Source: 2 Timothy 3:8[7], Book of Jasher chapter 79[8] Antiquities of the Jews Book 2 [9] Aquarian Gospel of Jesus the Christ Chapter 109 [10] Ante-Nicene Fathers, Vol. VIII[11] Easton's Bible Dictionary[12] The Book of the Bee Chapter 30 [13] Nicene and Post-Nicene Fathers, Vol. XIII [14] Legends of the Jews Volume 2 Chapter 4[15], Chronicles of Jerahmeel, Papyrus Chester Beatty XVI: The Apocryphon of Jannes and Jambres
Appears in the Bible at: Exodus 7

The names of Jannes and Jambres, or Jannes and Mambres, were well known through the ancient world as magicians. In this instance, nameless characters from the Hebrew Bible are given names in the New Testament. Their names also appear in numerous Jewish texts.

The Cushitic wife of Moses

Name: Tharbis
Source: Flavius Josephus, Jewish Antiquities, Book II, Chapter 10 [16]
Appears in the Bible at: Numbers 12

Job's wife

Names: Sitis, Dinah
Source: The apocryphal Testament of Job [17]
Appears in the Bible at: Book of Job

Apocryphal Jewish folklore says that Sitis, or Sitidos, was Job's first wife, who died during his trials. After his temptation was over, the same sources say that Job remarried Dinah, Jacob's daughter who appears in Genesis.

Samson's mother

Name: Z'llpunith
Source: Babylonian Talmud Tractate Baba Bathra Chapter 5[2]
Appears in the Bible at: Book of Judges 13

Samson's sister

Name: N'shiin
Source: Babylonian Talmud Tractate Baba Bathra Chapter 5[2]
(The person of Samson appears in the Bible at Book of Judges, but a sister of Samson is not mentioned anywhere in the Bible.)

Samson's son

Name: AKAMḤÊL
Source: Kebra Nagast[18]
(The person of Samson appears in the Bible at Book of Judges, but a son of Samson is not mentioned anywhere in the Bible.)

Jephthah's daughter

Name: Seila
Source: Liber Antiquitatum Biblicarum
Appears in the Bible at: Judges 11

The Liber Antiquitatum Biblicarum falsely ascribes itself to the Jewish author Philo. It in fact did not surface until the sixteenth century; see Works of Philo.

The Witch of Endor

Name: Zephaniah
Source: A Rabbinical midrash[19]
Name: Sedecla
Source: Liber Antiquitatum Biblicarum
Appears in the Bible at: 1 Samuel 28

According to a midrash on 1 Samuel 28, Zephaniah was the mother of Abner, Saul's cousin, and a military commander in Saul's army. (See 1 Samuel 14)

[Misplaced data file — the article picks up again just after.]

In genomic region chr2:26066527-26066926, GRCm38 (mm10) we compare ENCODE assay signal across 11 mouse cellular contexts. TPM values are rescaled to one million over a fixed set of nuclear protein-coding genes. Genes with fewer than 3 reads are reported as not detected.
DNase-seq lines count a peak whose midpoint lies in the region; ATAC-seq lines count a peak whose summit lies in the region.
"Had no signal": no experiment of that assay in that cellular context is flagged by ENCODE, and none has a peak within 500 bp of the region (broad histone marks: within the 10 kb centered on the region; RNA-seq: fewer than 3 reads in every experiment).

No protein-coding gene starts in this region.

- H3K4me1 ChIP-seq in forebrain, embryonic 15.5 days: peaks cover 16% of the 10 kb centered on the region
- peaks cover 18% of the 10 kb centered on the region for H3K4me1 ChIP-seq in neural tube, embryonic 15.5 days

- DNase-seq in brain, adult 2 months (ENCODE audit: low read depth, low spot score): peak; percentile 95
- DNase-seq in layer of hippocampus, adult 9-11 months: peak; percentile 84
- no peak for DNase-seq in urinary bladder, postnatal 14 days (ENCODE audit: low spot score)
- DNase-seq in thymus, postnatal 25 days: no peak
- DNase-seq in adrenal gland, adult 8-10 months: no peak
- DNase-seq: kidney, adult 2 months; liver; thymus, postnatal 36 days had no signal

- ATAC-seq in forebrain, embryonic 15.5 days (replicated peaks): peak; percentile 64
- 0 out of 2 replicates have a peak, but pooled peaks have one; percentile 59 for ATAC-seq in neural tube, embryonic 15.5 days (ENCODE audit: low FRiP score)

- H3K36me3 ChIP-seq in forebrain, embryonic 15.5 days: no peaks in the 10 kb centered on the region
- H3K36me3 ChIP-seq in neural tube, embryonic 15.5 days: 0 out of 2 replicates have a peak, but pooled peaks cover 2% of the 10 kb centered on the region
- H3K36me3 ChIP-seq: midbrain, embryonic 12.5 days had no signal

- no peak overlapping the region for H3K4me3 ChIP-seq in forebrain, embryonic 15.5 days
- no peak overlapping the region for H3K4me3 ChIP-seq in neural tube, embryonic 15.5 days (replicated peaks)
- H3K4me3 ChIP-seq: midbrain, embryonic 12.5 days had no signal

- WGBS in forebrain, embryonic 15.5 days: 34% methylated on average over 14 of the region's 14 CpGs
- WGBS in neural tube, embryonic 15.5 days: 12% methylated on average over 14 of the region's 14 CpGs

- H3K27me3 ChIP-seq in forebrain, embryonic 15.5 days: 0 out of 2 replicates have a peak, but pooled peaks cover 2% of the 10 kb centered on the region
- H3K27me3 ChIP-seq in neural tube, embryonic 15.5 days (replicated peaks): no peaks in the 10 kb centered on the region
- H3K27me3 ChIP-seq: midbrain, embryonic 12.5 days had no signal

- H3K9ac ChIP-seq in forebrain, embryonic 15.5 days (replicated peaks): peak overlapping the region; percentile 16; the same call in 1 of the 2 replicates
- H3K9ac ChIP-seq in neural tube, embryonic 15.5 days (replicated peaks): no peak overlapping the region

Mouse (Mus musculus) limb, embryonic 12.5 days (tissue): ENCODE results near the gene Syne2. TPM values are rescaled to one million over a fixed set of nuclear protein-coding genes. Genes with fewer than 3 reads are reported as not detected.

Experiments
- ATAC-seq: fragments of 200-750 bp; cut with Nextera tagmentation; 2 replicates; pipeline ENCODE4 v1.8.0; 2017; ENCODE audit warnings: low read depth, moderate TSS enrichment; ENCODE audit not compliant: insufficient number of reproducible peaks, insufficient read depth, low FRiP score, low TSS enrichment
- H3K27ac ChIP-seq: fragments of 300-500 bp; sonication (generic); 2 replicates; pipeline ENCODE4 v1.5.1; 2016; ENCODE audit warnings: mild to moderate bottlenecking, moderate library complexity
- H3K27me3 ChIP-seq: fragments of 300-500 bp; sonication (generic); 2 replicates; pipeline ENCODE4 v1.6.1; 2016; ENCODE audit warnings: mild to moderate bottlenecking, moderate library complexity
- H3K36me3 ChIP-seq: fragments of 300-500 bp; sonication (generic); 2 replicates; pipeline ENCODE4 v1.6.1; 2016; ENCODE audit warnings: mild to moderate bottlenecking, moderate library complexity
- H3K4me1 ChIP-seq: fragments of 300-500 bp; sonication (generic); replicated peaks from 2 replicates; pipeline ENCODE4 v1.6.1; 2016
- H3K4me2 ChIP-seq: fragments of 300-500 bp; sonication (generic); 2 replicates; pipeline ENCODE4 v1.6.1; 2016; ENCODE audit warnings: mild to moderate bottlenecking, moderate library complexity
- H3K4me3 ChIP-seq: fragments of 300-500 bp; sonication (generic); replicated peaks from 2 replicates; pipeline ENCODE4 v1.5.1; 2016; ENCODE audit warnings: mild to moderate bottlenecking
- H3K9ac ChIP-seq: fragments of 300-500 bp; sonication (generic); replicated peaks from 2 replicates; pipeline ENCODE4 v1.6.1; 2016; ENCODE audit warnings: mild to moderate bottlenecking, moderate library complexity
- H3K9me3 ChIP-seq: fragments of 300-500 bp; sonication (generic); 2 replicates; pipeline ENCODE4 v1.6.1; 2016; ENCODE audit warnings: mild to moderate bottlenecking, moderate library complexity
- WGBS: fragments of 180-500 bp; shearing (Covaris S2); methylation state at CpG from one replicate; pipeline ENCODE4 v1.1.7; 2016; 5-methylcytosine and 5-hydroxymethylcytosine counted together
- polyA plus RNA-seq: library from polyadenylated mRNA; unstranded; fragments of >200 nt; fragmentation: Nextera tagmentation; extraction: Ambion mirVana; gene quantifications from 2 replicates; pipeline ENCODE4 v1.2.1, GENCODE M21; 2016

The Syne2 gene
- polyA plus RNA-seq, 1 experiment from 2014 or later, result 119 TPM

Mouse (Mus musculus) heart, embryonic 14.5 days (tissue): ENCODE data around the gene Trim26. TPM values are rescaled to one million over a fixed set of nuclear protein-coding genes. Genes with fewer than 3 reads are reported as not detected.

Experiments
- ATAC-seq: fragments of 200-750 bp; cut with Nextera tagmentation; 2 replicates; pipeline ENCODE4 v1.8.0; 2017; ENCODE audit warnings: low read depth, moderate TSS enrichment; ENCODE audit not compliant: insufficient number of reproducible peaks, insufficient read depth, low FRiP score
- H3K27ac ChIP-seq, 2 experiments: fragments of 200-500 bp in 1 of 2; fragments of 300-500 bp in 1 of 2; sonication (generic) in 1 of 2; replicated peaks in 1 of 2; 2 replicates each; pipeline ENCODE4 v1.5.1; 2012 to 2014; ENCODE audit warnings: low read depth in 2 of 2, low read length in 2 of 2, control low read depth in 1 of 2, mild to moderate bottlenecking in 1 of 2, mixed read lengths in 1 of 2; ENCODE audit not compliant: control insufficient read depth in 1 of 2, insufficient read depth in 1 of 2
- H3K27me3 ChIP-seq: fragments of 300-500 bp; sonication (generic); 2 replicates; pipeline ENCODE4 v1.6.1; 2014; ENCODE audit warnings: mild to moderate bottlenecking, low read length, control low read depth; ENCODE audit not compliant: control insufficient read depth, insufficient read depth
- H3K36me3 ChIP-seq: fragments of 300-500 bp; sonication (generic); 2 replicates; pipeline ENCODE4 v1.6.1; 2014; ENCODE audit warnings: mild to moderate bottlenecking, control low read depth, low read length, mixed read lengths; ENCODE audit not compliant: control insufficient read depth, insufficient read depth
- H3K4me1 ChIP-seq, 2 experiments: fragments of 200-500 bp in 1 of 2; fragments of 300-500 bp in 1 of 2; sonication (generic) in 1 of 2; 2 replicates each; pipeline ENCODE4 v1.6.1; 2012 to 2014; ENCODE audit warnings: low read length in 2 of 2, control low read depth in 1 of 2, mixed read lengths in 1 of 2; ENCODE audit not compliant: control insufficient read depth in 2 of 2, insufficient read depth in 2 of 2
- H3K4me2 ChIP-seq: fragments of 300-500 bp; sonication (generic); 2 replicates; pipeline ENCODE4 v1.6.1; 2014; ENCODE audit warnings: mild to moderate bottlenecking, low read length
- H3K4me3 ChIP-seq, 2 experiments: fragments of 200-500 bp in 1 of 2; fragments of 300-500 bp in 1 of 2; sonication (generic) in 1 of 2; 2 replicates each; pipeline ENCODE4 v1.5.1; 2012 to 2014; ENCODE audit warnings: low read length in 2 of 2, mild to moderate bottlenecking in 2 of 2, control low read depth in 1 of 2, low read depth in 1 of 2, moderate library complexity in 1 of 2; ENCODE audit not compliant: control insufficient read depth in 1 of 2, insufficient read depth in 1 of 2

David's mother

Name: Nzb'th daughter of Edal
Source: Babylonian Talmud Tractate Baba Bathra Chapter 5 (folio 91a)[2]
Appears in the Bible at: Book of Samuel

The Queen of Sheba

Name: Makeda
Source: Traditional Ethiopian lore surrounding Emperor Menelik I; see the Kebra Nagast
Name: Bilqis
Source: Islamic traditions
Appears in the Bible at: 1 Kings 10; 2 Books of Chronicles 9

According to Ethiopian traditions, the Queen of Sheba returned to Ethiopia pregnant with King Solomon's child. She bore Solomon a son that went on to found a dynasty that ruled Ethiopia until the fall of Emperor Haile Selassie in 1974.

Haman's mother

Name: Amthlai daughter of Urbthi
Source: Babylonian Talmud Tractate Baba Bathra Chapter 5[2]
Appears in the Bible at: Book of Esther

New Testament

The Magi

Names: Balthasar, Melqon, Gaspar
Source: Armenisches Kindheitsevangelium [20]
Names: Balthasar, Melchior, and Caspar (or Gaspar)
Source: European folklore
Names: Hor, Basanater, and Karsudan
Source: The Book of Adam, an apocryphal Ethiopian text
Names: Larvandad, Hormisdas, and Gushnasaph
Source: Syrian Christian folklore
Appear in the Bible at: Matthew 2

The Gospel does not state that there were, in fact, three magi or when exactly they visited Jesus, only that multiple magi brought three gifts: gold, frankincense, and myrrh. Nevertheless, the number of magi is usually extrapolated from the number of gifts, and the three wise men are a staple of Christian nativity scenes. While the European names have enjoyed the most publicity, other faith traditions have different versions.

According to the Armenisches Kindheitsevangelium, the three magi were brothers and kings, namely Balthasar, king of India; Melqon, king of Persia; and Gaspar, king of Arabia. The Chinese Christian Church believes that the astronomer Liu Shang was one of the wise men.

The Nativity shepherds

Names: Asher, Zebulun, Justus, Nicodemus, Joseph, Barshabba, and Jose
Source: The Syrian Book of the Bee